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This article was published 7/8/2014 (1106 days ago), so information in it may no longer be current.
If you decree it, will they slow down?
You've seen the veiled signs being erected all over Winnipeg, near 171 elementary schools.
Once school starts in September, the maximum speed will be 30 kilometres per hour from 7 a.m. to 5:30 p.m. Monday through Friday.
"What took us so long to get here?" sighed Keith Thomas, risk manager for the Manitoba School Boards Association.
We're finally getting school-safety measures that places such as Regina and Grand Forks have had for years, Thomas said Thursday.
'What took us so long to get here?'-- Keith Thomas, risk manager for the Manitoba School Boards Association, on the school speed signs (below)
The reduced-speed zones around schools cover up to 150 metres from the edge of the property, which includes fields and playgrounds. There will be signs warning a reduced-speed zone is ahead, signs saying you're entering the zone and signs saying you're leaving the zone.
Sign, sign, everywhere a sign...
No, not everywhere, lamented Thomas.
Some elementary schools are on regional roads that won't be signed, and some already have traffic-calming measures, such as a four-way stop.
Thomas said he went by Inkster School, Marion School, Stanley Knowles School, École Taché and Edmund Partridge School Thursday without seeing a veiled sign anywhere. "What about middle schools and high schools?" asked Thomas.
"Accept the fact our high schoolers are going to be careless. We've seen high schoolers do crazy things," he said.
Thomas said 30 km/h might not work for high schools on busy streets, but he'd like to see at least a 40 km/h zone around high schools, whether on side streets or main roadways.
"Look at Glenlawn, a very busy location" at St. Mary's Road and Fermor Avenue, he pointed out. Grant Park, Shaftesbury and St. Paul's high schools are on Grant Avenue, Kelvin High School is on busy Academy at Stafford, St. James Collegiate is on Portage Avenue, said Thomas.
"I would look to see no more than 40 km/h," he said, and that includes both directions even if there's a median.
Why stop at weekdays during the school year? asked Thomas, who pointed out kids use school playgrounds 12 months a year, evenings included, and daycares operate in some schools during the summer.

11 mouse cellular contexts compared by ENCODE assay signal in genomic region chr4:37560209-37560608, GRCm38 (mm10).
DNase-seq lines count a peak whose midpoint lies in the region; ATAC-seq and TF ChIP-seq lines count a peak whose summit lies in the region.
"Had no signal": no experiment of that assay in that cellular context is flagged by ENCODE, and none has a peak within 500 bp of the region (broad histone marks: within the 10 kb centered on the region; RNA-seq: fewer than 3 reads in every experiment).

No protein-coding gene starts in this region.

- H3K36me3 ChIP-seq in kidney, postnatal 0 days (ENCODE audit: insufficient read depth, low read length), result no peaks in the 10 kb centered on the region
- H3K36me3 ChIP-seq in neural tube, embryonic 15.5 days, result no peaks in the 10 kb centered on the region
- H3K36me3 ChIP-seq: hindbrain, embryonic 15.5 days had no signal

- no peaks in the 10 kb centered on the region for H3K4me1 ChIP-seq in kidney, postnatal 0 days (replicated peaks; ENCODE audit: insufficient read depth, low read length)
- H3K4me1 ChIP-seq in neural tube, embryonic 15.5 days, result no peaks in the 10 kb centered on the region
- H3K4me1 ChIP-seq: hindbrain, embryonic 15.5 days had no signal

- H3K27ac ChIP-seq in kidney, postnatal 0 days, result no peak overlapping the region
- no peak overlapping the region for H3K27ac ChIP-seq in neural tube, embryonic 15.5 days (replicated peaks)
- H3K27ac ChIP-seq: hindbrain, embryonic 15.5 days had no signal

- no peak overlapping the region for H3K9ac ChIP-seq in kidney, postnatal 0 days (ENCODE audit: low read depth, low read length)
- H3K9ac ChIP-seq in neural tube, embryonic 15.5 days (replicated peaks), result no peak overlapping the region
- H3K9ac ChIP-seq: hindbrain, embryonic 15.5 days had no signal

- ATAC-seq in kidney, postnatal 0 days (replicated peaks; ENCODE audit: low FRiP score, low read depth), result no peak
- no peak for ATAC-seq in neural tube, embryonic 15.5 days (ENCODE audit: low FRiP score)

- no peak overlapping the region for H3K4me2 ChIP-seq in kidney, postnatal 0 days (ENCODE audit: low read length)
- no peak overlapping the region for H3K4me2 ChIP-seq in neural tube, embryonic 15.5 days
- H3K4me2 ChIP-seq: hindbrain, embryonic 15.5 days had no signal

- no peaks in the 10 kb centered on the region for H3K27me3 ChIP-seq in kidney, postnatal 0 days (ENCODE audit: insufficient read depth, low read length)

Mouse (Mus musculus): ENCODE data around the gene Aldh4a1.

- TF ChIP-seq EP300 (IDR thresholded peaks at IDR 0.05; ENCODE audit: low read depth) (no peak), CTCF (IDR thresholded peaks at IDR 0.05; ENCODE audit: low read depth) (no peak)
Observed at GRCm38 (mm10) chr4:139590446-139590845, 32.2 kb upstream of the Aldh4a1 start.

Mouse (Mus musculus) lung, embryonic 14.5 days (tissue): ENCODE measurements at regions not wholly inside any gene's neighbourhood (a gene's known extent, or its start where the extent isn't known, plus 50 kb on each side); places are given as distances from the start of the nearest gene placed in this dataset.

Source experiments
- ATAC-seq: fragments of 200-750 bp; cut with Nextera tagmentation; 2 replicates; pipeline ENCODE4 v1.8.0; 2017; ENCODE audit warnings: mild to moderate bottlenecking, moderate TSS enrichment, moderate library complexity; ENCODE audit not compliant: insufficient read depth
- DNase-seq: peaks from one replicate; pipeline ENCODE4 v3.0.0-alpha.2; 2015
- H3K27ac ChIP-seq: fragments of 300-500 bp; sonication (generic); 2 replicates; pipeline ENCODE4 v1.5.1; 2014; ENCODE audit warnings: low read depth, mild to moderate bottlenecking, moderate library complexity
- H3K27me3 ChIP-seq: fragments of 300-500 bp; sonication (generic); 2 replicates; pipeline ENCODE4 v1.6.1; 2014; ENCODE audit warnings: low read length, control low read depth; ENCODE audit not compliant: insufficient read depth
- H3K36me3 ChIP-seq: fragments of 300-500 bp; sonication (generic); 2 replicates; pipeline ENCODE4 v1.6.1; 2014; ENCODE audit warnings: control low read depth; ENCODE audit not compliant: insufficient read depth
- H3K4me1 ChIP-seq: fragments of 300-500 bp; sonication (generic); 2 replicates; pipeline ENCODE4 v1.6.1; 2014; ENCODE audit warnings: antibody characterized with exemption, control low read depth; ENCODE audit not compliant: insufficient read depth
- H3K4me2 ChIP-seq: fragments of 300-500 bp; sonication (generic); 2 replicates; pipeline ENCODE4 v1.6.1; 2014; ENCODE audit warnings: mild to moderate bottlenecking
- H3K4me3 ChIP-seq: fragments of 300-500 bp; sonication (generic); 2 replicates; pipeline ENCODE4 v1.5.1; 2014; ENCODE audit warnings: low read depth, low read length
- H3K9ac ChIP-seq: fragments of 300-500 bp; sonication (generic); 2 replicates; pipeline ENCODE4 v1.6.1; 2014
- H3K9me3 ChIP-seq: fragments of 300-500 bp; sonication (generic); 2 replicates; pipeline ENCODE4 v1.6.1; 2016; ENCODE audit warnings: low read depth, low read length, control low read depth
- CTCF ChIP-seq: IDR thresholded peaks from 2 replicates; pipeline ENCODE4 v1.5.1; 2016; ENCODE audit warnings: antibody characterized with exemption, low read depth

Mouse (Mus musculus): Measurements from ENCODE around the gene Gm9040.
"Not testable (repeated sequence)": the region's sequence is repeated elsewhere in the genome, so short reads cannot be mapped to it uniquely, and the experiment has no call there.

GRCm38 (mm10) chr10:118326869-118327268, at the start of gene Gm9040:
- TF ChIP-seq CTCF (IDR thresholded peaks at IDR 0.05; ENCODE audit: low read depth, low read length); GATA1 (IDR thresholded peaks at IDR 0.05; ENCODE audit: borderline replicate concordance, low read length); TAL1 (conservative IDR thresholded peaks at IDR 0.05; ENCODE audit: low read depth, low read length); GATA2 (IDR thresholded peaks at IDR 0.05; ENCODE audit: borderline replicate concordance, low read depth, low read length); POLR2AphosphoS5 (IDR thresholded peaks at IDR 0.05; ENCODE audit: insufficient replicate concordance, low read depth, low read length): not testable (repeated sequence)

"Would it be a good idea to say the speed limit exists all the time?" he asked.
Thomas hopes the police will be enforcing the limits once school opens.
Just because there are signs doesn't mean people will obey them, he said. Each fall, MSBA co-operates with police and CAA Manitoba to stake out three schools.
Seven Oaks School Division superintendent Brian O'Leary said he is happy with the city's plans and received good explanations for every concern he's raised.
O'Leary learned schools surrounded by stop signs won't be signed, since traffic will be slowing down to a stop anyway.
"The bylaw is a help -- we still have to do things," O'Leary said. The reduced speeds will lessen the risk for school patrols, typically grades 5 and 6 students helping children cross streets before and after school, but schools must still be vigilant about improving safety wherever possible, he said.
"I would hope the city has some enforcement and awareness measures planned," O'Leary said.
Thomas said where school patrols are stationed are the principal's responsibility, and many schools have stationed patrols at six intersections or more.
"It will absolutely be a benefit for them," said Winnipeg Police Service Patrol Sgt. Sean Pollock, who heads a team of six police officers who work with students on school safety patrols.
"It's certainly a great step; it's a very significant reduction, obviously, that reduces stopping distances," Pollock said.